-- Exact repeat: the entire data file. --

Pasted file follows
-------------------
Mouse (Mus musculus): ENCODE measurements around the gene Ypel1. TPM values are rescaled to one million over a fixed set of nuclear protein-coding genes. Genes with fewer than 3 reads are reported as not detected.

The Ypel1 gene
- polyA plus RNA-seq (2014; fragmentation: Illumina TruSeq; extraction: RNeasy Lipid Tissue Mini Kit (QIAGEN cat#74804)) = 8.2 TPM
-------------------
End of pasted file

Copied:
Mouse (Mus musculus): ENCODE measurements around the gene Ypel1. TPM values are rescaled to one million over a fixed set of nuclear protein-coding genes. Genes with fewer than 3 reads are reported as not detected.

The Ypel1 gene
- polyA plus RNA-seq (2014; fragmentation: Illumina TruSeq; extraction: RNeasy Lipid Tissue Mini Kit (QIAGEN cat#74804)) = 8.2 TPM